A Child Safeguarding Practice Review (previously known as a Serious Case Review (SCR)) is undertaken when a child dies or the child has been seriously harmed and there is cause for concern as to the way organisations worked together. The purpose of a child safeguarding practice review is for agencies and individuals to learn lessons that improve the way in which they work, both individually and collectively, to safeguard and promote the welfare of children.
The trigger for this is a notifiable incident –
There is a Duty on local authorities to notify incidents to the Child Safeguarding Practice Review Panel (this is a National Panel). Working Together 2018 states that a local authority in England knows or suspects that a child has been abused or neglected, the local authority must notify the Child Safeguarding Practice Review Panel if
- the child dies or is seriously harmed in the local authority’s area, or
- while normally resident in the local authority’s area, the child dies or is seriously harmed outside England.
Initially a rapid review will be undertaken in order to ascertain whether a local child safeguarding practice review is appropriate , or whether the case may raise issues which are complex or of national importance such that a national review may be appropriate.
The Cambridgeshire and Peterborough Safeguarding Children Board (CPSCB) has a sub-committee which oversees and quality assures all the child safeguarding practice reviews undertaken by the Board, and provides advice on whether the criteria for conducting a review have been met. Any professional or agency may refer a case for consideration using the Child Safeguarding Practice Review Referral Form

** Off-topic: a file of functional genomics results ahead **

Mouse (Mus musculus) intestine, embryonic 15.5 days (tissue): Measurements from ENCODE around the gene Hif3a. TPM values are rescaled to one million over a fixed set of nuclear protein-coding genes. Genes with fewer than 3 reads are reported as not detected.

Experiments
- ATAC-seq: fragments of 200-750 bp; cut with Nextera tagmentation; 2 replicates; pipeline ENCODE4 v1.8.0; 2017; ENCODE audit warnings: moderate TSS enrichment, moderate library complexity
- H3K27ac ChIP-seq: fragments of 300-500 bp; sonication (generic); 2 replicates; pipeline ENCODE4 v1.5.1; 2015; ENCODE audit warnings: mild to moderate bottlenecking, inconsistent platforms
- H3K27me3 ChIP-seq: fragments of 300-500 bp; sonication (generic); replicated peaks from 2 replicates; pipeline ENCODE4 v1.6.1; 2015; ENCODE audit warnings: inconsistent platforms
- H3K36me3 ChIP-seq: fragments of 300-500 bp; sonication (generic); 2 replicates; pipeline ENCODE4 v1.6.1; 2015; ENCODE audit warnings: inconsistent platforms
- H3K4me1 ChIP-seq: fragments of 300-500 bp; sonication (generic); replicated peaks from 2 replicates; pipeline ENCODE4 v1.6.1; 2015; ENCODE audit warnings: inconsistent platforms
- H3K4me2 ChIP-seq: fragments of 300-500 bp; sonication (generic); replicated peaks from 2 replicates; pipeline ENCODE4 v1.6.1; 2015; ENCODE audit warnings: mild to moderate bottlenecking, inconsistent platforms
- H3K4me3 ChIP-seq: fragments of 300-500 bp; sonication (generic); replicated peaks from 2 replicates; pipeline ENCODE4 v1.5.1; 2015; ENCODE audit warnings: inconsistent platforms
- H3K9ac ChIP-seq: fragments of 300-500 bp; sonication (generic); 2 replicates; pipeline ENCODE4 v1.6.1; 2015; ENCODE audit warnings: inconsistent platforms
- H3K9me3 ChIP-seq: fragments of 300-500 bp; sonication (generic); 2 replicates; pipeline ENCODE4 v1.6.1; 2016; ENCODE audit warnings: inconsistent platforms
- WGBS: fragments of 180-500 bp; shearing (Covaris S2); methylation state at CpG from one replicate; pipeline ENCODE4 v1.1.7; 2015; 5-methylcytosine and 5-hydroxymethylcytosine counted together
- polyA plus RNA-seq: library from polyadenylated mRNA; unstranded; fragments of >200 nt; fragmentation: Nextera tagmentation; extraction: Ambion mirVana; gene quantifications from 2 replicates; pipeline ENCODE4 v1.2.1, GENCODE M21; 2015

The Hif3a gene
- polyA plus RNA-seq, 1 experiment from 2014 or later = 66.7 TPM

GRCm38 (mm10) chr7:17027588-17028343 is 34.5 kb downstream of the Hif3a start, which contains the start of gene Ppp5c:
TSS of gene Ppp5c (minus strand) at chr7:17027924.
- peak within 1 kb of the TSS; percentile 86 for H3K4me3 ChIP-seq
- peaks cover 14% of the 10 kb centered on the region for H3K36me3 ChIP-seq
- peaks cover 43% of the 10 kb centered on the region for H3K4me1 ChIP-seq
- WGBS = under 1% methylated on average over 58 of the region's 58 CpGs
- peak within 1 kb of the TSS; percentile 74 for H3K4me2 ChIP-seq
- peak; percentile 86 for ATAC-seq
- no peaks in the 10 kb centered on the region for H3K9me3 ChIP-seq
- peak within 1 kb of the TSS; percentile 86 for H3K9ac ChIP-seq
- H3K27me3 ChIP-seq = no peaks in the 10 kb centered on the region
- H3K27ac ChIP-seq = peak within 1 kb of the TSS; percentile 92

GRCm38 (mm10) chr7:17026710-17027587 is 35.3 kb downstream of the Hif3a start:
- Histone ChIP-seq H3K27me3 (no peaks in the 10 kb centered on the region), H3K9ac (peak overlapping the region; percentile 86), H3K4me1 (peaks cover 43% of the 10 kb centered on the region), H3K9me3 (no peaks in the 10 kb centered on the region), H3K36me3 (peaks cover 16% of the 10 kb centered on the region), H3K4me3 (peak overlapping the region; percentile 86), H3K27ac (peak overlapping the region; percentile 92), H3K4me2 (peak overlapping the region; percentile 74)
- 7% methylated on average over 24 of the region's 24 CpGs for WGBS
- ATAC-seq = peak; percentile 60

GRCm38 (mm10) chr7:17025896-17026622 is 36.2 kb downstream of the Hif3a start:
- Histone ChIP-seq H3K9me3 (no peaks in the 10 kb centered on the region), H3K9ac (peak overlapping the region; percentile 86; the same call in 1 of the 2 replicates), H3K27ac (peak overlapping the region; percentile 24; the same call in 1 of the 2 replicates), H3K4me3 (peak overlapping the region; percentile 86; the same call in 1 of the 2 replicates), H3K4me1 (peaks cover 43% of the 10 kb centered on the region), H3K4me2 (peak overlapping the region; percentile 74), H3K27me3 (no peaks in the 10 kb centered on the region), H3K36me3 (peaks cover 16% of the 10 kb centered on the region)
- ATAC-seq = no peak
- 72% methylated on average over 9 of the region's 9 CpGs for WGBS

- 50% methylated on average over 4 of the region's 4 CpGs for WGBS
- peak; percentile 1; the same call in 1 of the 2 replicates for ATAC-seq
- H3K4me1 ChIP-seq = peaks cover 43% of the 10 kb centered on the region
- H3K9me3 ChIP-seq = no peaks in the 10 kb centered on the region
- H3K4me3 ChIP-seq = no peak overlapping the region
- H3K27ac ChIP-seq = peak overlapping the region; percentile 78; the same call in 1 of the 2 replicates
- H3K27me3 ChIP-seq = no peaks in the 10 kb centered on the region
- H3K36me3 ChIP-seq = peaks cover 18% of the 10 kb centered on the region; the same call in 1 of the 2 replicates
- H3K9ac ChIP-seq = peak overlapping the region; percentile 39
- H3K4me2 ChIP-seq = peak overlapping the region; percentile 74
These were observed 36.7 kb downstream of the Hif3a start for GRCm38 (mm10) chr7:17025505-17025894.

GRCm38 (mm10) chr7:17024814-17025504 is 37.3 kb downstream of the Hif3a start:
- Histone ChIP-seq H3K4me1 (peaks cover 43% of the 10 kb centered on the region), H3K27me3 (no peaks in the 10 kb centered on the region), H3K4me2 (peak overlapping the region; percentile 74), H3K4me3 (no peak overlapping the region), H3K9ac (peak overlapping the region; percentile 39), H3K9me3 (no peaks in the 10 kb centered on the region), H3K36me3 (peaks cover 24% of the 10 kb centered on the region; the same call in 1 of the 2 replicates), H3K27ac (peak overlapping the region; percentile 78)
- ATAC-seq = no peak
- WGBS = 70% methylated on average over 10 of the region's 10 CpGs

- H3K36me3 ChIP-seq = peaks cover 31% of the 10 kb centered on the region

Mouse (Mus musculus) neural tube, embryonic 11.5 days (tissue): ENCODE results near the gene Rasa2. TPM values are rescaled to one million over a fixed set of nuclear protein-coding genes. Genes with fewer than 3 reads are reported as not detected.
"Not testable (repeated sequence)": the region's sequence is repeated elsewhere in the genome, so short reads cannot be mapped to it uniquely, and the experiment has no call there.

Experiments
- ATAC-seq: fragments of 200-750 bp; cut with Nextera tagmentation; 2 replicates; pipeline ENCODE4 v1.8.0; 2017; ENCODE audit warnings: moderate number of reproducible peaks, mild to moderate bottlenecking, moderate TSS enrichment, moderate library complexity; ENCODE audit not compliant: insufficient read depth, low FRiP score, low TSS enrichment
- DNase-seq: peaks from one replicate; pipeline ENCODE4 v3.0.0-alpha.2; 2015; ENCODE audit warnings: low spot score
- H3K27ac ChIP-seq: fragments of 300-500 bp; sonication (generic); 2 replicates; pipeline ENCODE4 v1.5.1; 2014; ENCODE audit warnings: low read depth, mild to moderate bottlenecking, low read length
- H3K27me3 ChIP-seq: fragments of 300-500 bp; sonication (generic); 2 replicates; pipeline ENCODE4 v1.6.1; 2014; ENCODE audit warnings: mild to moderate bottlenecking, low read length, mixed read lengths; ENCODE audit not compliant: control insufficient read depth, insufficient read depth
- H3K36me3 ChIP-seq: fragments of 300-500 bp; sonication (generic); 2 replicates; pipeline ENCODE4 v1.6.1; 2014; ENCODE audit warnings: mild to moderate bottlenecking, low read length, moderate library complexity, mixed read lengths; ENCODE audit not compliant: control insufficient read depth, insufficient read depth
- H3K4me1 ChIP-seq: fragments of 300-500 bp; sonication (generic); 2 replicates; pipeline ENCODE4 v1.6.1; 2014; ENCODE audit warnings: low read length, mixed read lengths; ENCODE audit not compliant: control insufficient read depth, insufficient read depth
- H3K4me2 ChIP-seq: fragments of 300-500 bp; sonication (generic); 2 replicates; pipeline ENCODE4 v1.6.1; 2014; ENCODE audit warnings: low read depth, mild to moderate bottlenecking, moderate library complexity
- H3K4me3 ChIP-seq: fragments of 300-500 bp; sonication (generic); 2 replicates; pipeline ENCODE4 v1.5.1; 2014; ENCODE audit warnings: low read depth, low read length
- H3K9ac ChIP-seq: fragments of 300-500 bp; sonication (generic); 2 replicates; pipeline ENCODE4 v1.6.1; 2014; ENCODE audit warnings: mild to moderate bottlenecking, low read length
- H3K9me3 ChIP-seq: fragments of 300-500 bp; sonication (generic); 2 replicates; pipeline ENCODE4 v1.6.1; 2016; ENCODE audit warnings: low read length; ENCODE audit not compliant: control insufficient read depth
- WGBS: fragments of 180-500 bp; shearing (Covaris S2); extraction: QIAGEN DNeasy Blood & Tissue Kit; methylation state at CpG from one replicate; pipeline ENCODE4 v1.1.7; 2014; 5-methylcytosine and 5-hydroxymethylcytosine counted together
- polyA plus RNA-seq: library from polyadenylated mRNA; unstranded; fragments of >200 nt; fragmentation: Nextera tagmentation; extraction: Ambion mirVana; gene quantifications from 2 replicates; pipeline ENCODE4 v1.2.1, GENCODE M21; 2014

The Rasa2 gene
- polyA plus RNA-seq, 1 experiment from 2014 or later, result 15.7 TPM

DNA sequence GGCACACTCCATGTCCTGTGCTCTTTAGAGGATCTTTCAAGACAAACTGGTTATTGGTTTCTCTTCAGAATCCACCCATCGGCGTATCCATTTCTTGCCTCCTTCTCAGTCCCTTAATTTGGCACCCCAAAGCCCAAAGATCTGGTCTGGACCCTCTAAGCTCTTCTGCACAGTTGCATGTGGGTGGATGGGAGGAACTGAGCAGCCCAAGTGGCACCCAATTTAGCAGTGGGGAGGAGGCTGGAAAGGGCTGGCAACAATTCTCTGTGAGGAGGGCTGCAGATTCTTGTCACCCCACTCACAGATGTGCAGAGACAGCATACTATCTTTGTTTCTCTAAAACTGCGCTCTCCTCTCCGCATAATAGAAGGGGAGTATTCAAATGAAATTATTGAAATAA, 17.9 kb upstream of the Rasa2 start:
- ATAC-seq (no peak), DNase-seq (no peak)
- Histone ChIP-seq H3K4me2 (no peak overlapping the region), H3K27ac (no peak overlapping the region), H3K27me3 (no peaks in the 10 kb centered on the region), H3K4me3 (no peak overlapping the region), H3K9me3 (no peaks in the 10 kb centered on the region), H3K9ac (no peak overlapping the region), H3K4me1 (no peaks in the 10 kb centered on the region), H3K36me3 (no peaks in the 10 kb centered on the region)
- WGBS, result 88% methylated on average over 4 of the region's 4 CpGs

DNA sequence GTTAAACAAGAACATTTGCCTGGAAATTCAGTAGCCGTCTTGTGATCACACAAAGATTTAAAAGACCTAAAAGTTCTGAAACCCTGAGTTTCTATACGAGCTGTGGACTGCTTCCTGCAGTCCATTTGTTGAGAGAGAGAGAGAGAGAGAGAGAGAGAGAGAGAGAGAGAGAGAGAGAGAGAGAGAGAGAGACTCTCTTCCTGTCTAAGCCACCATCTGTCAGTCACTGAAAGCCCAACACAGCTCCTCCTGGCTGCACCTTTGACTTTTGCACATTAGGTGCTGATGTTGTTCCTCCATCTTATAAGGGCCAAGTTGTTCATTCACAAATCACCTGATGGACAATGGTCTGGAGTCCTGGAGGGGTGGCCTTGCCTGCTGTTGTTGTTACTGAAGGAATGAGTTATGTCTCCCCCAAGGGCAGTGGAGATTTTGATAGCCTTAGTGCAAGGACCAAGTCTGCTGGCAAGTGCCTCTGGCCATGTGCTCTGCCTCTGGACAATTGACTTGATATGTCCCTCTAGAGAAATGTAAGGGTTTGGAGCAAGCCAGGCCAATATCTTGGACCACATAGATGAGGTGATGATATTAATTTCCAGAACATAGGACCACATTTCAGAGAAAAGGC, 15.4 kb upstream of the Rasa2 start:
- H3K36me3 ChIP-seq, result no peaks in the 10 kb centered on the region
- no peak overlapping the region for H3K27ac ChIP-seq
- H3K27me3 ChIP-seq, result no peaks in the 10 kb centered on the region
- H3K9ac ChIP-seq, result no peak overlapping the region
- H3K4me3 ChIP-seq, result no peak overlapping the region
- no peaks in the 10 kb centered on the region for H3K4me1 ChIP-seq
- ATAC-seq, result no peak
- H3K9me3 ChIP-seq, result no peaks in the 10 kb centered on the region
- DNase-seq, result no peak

Upon completion of a child safeguarding practice review, there is an expectation that the final report is published in full and will be available on the website for a minimum of 12 months. The report will include
– a summary of any recommended improvements to be made by persons in the area to safeguard and promote the welfare of children
-an analysis of any systemic or underlying reasons why actions were taken or not in respect of matters covered by the report.
Any recommendations will be clear on what is required of relevant agencies and others collectively and individually, and by when , and focussed on improving outcomes for children. Additional information and guidance in relation to child safeguarding practice reviews can be found in the statutory guidance Working Together to Safeguard Children 2018.
In addition to child safeguarding practice reviews, the Safeguarding Children Board will also undertake Multi-Agency Case Reviews / Partnership Reviews which do not meet the criteria for a child safeguarding practice review, but are considered to offer good opportunities to identify lessons for learning and ways in which multi-agency practice to safeguard children and young people can be improved locally.
Statutory guidance Working Together says ‘Reviews are about promoting and sharing information about improvements, both within the area and potentially beyond, so safeguarding partners must publish the report, unless they consider it inappropriate to do so. In such a circumstance, they must publish any information about the improvements that should be made following the review that they consider it appropriate to publish. The name of the reviewer(s) should be included. Published reports or information must be publicly available for at least one year.’
Please see below every Child Safeguarding Practice Review published by the Cambridgeshire and Peterborough Safeguarding Children Board in the past 12 months
Following the completion and publication of a local Child Safeguarding Practce Review, a ‘Highlighting Lessons’ leaflet and briefing presentation is produced to assist with disseminating the lessons and recommendations to professionals.
Below are all the Highlighting Lessons leaflets from Cambridgeshire and Peterborough Safeguarding Children Board
NSPCC SCR Repository
The national repository of published case reviews is a collaboration between the NSPCC and the Association of Independent LSCB Chairs. The aim is to hold all case reviews in a central location, so the learning contained within them is easier to access.